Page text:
Gays win, blacks lose. That’s the upshot of this week’s landmark Supreme Court decisions.
“It’s an exciting day for civil rights in America,” a young gay man standing outside the Supreme Court told the Washington Post. “I am a significant step closer to being an equal citizen under the law.” That sentiment was not shared by African-Americans. The day before, Sherrilyn Ifill, president of the NAACP Legal Defense and Educational Fund, called the court’s voting rights decision “an egregious betrayal of minority voters.”
Why did the Supreme Court treat the two minorities so differently? Because the two minorities face significantly different problems. Since the civil rights laws were passed in the 1960s, inequality has become a bigger problem for African-Americans than discrimination. For gays, the problem is discrimination. The U.S. legal system is far better equipped to deal with discrimination than inequality.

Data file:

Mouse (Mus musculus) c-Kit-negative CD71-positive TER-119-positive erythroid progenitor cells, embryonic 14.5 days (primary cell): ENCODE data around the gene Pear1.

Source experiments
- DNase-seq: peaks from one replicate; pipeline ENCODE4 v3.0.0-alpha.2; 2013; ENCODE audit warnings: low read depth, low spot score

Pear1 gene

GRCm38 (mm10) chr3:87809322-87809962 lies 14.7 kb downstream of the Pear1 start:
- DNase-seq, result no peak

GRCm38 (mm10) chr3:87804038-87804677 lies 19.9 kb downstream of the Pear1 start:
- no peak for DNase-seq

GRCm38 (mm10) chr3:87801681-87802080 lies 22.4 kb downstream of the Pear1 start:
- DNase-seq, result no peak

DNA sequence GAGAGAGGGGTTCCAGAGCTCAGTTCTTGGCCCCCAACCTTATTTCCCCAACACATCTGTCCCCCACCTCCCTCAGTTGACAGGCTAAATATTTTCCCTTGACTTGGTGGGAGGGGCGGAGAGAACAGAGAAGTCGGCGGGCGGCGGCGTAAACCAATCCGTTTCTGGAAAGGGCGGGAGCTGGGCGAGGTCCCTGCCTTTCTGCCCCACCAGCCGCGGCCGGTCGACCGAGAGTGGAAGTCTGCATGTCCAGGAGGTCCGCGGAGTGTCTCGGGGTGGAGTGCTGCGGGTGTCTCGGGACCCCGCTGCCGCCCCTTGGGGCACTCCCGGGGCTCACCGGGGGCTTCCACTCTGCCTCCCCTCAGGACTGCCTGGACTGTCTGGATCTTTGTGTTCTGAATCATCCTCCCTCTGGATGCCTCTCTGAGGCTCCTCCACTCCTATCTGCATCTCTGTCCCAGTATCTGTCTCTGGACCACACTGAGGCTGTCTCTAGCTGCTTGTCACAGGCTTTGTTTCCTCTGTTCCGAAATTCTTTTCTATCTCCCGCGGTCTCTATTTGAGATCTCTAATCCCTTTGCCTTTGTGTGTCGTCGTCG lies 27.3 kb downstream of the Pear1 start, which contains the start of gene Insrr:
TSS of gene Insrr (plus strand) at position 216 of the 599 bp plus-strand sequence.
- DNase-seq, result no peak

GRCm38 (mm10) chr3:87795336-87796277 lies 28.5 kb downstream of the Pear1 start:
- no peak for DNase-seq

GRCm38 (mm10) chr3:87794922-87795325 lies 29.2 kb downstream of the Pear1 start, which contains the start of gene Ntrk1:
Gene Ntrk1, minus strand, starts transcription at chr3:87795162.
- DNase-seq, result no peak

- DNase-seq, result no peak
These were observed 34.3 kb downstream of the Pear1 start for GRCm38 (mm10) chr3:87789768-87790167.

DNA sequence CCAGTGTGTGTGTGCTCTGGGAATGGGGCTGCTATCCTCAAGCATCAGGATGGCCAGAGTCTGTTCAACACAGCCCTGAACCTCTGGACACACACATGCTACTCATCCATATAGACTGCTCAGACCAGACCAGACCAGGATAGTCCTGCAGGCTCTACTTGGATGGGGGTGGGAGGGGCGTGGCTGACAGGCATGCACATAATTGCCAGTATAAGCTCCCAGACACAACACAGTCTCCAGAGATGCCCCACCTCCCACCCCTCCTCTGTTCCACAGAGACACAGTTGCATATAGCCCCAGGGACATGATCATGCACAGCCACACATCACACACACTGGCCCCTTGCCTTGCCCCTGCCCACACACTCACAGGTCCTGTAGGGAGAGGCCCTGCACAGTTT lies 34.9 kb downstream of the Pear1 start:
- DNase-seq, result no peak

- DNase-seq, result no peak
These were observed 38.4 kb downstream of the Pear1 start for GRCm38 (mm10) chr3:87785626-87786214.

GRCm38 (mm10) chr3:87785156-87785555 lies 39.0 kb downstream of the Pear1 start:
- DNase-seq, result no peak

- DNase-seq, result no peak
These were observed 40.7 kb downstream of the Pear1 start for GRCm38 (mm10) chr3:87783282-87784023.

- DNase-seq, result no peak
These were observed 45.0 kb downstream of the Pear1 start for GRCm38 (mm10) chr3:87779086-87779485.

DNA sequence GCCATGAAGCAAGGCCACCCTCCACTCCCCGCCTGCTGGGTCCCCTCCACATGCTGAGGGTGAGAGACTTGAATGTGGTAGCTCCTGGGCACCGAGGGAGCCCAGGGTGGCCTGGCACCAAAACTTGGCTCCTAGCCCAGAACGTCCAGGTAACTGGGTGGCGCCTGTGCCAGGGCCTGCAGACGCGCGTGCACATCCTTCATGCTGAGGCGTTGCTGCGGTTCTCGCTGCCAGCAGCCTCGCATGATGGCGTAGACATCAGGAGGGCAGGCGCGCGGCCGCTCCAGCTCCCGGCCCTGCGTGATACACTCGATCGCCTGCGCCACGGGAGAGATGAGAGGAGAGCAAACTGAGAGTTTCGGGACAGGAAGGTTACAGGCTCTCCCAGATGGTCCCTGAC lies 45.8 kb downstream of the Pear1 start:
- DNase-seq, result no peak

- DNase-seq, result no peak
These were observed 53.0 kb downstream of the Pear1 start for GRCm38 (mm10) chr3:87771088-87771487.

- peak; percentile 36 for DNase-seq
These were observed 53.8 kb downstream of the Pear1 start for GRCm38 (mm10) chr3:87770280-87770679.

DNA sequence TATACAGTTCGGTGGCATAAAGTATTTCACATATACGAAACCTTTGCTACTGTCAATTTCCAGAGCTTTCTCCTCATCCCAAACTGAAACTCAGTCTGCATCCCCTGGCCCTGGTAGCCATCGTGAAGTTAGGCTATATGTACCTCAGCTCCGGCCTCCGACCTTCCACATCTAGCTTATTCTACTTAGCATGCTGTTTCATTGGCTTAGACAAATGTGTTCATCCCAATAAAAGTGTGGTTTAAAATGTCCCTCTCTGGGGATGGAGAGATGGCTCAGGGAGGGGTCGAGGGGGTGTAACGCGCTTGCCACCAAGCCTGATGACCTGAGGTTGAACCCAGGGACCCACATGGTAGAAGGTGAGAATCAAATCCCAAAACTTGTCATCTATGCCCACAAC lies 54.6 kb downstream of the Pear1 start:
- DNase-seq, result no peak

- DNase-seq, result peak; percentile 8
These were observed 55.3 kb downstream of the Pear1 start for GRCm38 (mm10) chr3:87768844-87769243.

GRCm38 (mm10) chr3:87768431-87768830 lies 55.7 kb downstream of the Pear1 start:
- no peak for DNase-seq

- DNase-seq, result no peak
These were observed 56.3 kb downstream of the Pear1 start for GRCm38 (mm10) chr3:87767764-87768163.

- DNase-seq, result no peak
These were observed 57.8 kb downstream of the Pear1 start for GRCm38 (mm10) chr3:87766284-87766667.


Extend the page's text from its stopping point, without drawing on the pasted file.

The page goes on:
In the movie “Lincoln,” there was a dramatic moment when Thaddeus Stevens, a radical Republican congressman from Pennsylvania, is being goaded by his enemies to declare that African-Americans are equal to whites — a sentiment that, in 1865, would have exposed him as an “extremist.”
Representative George Pendleton of Ohio, the recently defeated Democratic candidate for vice president, confronts Stevens, saying, “You have long insisted, have you not, that the dusk-colored race is no different from the white one?”